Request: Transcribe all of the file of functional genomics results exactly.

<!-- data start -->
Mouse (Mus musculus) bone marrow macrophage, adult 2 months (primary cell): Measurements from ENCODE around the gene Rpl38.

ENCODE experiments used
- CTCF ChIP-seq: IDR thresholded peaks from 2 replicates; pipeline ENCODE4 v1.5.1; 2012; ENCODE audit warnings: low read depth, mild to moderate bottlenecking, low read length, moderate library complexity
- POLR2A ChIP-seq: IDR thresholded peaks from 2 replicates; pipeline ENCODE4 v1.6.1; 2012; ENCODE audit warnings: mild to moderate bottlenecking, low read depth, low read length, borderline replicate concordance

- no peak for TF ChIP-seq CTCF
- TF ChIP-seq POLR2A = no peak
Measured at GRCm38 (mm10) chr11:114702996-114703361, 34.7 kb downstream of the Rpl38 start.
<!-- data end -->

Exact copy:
Mouse (Mus musculus) bone marrow macrophage, adult 2 months (primary cell): Measurements from ENCODE around the gene Rpl38.

ENCODE experiments used
- CTCF ChIP-seq: IDR thresholded peaks from 2 replicates; pipeline ENCODE4 v1.5.1; 2012; ENCODE audit warnings: low read depth, mild to moderate bottlenecking, low read length, moderate library complexity
- POLR2A ChIP-seq: IDR thresholded peaks from 2 replicates; pipeline ENCODE4 v1.6.1; 2012; ENCODE audit warnings: mild to moderate bottlenecking, low read depth, low read length, borderline replicate concordance

- no peak for TF ChIP-seq CTCF
- TF ChIP-seq POLR2A = no peak
Measured at GRCm38 (mm10) chr11:114702996-114703361, 34.7 kb downstream of the Rpl38 start.